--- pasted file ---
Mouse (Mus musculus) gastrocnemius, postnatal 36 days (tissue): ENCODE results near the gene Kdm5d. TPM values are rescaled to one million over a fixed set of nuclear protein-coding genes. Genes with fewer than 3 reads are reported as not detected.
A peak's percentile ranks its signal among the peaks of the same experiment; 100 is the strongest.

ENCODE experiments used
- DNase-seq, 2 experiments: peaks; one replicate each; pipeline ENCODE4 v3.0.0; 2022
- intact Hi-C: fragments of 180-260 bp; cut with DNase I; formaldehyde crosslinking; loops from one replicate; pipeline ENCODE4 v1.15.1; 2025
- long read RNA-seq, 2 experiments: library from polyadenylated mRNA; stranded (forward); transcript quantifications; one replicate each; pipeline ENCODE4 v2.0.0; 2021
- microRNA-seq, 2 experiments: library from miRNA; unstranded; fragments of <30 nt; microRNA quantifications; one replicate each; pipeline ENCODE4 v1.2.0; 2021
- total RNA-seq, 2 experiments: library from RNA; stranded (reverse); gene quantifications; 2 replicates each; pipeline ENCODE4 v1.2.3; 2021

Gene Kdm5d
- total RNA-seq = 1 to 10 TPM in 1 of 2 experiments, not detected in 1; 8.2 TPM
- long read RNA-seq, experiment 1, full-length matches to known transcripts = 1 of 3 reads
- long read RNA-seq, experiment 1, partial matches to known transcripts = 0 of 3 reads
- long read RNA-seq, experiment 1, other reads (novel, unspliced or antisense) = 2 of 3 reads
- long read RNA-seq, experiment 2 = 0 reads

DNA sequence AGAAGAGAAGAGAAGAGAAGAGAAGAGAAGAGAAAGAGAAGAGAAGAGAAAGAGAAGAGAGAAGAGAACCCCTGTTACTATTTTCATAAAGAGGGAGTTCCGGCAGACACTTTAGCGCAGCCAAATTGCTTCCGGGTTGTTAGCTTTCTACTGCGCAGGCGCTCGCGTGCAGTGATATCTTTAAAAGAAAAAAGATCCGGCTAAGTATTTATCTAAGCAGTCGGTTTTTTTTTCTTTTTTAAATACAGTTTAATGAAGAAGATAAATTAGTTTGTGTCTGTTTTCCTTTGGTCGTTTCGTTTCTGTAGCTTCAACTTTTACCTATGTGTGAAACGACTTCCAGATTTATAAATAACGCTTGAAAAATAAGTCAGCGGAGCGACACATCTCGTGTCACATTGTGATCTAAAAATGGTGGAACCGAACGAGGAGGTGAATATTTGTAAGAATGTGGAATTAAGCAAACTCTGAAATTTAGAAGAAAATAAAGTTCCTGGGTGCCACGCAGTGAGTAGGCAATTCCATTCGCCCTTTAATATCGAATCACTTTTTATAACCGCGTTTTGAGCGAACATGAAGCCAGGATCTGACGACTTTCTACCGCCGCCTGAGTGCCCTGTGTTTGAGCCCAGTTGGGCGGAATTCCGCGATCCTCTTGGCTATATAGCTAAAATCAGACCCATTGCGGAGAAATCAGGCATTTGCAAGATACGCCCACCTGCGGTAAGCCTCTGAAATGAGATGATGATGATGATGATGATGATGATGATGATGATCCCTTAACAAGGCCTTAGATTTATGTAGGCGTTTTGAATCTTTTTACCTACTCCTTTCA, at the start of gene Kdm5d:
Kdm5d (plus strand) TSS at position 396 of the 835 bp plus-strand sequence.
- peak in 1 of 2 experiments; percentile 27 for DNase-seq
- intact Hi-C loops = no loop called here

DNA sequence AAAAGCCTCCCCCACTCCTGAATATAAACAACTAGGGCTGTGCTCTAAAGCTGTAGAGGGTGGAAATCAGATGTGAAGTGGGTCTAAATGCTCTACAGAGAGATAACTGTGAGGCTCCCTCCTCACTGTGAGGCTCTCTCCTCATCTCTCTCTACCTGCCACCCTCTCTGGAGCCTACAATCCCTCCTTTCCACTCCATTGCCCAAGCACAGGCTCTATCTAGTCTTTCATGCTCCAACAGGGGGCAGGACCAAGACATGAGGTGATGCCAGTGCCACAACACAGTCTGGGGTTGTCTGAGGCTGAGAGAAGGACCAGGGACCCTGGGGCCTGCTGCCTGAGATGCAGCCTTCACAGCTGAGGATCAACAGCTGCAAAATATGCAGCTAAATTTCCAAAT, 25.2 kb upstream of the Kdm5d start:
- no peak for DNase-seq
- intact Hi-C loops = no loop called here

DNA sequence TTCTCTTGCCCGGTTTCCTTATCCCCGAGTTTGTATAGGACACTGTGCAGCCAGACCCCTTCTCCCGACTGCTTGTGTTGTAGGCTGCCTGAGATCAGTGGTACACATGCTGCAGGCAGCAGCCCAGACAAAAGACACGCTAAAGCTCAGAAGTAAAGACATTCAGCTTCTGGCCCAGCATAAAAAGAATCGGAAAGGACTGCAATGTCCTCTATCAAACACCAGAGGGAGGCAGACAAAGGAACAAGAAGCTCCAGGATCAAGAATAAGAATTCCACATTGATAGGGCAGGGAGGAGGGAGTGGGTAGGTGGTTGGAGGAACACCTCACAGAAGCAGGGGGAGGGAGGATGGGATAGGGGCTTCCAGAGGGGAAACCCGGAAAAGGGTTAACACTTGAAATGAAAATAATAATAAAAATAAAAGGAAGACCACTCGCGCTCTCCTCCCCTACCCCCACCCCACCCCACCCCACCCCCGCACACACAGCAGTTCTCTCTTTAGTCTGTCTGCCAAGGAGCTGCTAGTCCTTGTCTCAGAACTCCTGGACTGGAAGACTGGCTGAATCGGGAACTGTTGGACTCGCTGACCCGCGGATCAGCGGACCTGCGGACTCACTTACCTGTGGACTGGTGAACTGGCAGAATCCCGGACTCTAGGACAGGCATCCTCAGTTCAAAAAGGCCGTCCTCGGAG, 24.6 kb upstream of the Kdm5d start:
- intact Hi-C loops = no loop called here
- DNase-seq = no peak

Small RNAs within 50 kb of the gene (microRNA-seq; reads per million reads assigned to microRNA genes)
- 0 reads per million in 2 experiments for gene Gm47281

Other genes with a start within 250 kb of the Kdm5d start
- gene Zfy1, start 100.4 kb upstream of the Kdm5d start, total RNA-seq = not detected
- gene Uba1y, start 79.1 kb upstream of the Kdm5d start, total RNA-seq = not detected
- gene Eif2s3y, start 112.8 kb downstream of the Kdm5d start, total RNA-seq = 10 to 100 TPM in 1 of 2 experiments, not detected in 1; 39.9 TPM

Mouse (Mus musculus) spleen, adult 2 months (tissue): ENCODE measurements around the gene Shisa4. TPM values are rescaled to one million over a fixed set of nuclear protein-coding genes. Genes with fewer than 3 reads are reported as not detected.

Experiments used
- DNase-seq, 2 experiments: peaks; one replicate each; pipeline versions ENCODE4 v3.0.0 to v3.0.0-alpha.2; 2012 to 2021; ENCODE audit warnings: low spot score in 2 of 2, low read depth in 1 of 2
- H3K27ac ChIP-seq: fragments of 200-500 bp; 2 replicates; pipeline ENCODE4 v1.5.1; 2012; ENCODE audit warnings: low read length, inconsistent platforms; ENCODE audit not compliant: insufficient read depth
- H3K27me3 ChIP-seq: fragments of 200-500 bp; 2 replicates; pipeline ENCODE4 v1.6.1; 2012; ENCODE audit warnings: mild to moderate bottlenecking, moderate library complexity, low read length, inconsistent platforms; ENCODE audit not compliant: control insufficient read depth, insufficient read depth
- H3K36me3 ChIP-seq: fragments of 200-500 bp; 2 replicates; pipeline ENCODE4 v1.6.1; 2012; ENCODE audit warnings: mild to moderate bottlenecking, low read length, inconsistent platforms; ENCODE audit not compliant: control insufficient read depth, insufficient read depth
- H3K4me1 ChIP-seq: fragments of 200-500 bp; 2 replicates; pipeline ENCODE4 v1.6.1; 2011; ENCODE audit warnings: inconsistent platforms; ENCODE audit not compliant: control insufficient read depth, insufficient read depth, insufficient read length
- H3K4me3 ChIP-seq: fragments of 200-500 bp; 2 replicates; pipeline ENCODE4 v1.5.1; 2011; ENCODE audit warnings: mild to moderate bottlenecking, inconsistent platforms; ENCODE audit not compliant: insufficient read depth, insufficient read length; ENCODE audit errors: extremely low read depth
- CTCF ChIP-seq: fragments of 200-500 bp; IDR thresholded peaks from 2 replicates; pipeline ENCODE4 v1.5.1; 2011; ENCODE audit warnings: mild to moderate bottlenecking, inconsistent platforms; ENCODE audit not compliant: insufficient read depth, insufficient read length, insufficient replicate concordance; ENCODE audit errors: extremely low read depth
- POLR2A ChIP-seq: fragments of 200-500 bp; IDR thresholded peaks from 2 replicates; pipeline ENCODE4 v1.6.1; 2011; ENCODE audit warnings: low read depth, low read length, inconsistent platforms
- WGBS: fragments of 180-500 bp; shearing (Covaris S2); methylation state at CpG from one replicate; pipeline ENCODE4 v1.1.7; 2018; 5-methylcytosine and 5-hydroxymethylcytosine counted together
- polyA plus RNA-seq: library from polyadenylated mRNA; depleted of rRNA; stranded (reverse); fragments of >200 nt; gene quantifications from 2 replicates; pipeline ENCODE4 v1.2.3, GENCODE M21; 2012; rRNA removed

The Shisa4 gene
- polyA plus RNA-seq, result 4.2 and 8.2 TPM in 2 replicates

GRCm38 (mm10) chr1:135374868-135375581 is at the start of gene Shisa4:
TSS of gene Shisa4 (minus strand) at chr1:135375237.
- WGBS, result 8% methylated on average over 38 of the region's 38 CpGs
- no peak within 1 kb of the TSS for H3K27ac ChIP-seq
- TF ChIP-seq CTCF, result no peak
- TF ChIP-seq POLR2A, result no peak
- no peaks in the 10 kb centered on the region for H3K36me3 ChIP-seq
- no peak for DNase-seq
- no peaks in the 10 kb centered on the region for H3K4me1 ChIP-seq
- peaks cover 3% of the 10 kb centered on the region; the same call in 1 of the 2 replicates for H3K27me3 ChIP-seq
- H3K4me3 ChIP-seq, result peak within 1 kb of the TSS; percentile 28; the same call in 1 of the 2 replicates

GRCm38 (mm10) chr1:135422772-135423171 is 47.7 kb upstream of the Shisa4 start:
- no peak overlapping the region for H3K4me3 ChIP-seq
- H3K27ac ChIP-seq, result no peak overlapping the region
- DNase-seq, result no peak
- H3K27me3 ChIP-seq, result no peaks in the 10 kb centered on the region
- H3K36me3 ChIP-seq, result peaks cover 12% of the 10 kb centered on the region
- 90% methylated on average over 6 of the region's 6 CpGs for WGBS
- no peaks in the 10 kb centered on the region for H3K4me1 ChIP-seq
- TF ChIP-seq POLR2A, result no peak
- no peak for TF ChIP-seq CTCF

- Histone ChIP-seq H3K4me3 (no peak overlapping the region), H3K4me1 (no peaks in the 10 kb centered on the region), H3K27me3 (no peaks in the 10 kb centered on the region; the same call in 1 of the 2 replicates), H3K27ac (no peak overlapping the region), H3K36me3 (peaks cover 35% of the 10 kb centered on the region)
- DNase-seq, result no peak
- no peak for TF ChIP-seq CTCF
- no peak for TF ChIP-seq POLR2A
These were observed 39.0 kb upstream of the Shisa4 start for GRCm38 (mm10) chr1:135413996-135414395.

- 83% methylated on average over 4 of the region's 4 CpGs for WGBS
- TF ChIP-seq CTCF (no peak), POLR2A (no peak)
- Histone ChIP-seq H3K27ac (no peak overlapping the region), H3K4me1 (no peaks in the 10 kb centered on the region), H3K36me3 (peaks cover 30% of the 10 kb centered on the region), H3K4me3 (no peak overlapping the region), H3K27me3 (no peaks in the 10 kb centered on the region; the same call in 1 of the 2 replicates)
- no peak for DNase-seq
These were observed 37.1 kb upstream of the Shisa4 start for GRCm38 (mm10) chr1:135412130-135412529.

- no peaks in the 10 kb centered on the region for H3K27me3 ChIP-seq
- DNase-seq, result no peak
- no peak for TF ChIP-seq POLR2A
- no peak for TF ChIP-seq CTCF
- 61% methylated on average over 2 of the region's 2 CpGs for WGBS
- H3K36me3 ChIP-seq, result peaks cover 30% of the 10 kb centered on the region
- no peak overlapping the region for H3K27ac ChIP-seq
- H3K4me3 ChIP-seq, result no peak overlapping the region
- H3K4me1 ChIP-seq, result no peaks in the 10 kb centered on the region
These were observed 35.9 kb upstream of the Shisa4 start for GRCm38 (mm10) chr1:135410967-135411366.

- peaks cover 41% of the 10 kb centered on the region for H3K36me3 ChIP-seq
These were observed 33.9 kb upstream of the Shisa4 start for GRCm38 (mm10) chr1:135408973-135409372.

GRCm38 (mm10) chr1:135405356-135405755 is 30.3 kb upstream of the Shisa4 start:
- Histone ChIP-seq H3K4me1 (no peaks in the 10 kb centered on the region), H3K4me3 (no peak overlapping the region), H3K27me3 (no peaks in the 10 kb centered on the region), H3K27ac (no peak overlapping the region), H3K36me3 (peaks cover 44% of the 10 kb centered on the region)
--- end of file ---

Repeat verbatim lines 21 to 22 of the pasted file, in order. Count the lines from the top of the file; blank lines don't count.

- intact Hi-C loops = no loop called here

DNA sequence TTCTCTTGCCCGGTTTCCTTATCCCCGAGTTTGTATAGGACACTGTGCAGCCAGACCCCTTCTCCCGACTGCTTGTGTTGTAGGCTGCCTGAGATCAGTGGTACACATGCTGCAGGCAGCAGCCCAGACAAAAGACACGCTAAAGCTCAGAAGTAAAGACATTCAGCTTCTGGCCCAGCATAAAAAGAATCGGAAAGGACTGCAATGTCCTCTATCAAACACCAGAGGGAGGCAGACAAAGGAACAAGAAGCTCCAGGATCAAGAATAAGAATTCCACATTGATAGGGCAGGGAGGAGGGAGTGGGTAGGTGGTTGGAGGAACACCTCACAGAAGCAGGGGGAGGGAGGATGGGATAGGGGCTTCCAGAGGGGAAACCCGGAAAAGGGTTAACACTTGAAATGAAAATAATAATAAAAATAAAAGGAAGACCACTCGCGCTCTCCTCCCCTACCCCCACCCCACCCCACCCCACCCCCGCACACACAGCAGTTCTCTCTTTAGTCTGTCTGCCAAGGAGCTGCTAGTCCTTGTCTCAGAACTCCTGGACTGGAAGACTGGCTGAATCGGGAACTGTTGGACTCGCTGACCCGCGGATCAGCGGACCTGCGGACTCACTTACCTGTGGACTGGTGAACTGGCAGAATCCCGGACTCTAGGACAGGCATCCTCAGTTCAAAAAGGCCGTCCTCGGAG, 24.6 kb upstream of the Kdm5d start: